Landfill gas is the natural byproduct of the actions of anaerobic bacteria that cause the organic matter that exists within a landfill to decompose. Undiluted landfill gas typically has a composition of between 40% and 60% methane and roughly 45% carbon dioxide with lesser amounts of hydrogen, oxygen, nitrogen and minute concentrations of other gases. The emission of landfill gas is a major contributor to the buildup of methane in the atmosphere. The migration of the landfill gas underground can also cause groundwater contamination or has the potential to build up in a closed area or a building and become an explosive hazard. Methane, if released into the atmosphere, is 28 times more destructive to the ozone than carbon dioxide.
This project captures and destroys methane from the landfill via a system of gas wells, conveyance piping, and condensate removal equipment, and destroys the gas at open flare.
Voluntary carbon offset projects must demonstrate additionality, i.e., that the emission reductions resulting from the project are additional to that which would have occurred in the absence of the project activity, or in a “business as usual” scenario. For LFG projects, there are two tests that must be met to prove the projects additionality factor:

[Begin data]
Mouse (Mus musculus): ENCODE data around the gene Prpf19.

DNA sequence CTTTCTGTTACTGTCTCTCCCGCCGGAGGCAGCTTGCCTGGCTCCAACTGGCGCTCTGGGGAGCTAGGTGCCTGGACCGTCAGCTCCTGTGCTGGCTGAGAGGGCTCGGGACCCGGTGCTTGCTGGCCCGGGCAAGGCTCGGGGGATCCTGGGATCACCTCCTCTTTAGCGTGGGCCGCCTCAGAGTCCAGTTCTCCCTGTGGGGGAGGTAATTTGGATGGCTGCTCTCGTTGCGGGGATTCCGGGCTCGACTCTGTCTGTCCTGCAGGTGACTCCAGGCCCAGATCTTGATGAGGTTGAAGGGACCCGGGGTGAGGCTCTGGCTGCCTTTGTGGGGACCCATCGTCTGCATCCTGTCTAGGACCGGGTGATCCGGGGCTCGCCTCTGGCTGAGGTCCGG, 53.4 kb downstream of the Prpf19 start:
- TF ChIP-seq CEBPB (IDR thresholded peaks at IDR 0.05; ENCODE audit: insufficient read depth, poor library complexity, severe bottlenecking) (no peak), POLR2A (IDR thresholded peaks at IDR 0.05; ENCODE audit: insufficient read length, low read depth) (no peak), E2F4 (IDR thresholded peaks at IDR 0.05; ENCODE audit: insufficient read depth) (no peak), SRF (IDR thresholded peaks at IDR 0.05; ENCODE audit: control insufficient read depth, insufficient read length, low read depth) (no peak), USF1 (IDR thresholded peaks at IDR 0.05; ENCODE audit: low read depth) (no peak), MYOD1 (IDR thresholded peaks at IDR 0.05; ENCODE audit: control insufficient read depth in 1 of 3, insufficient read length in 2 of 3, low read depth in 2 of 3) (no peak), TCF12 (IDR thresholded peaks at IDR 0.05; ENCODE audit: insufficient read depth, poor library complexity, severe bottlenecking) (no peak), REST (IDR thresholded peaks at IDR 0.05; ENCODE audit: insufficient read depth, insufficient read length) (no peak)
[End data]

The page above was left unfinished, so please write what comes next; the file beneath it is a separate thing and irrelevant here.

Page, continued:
Performance Standard Test
Landfill gases from Maple Hill had never previously been collected and destroyed prior to the project start date. Therefore, the construction of this landfill gas collection and control system qualifies as a new qualifying destruction device at an eligible landfill.
Legal Requirement Test
For the Legal Requirement Test, project proponents must ensure that emission reductions achieved by the Project would not have occurred in the baseline case due to federal, state, or local regulations.
The results of the regulatory review at Maple Hill proved the landfill is already in compliance with Federal, State and Local regulations. There are no laws, statutes, regulations, court orders, environmental mitigation agreements, permitting conditions, or other legally binding mandates requiring the destruction of landfill gas. Thus, it is clear that the construction of this landfill gas collection and control system was undertaken for environmental benefit and for revenue from the sale of the resulting carbon credits.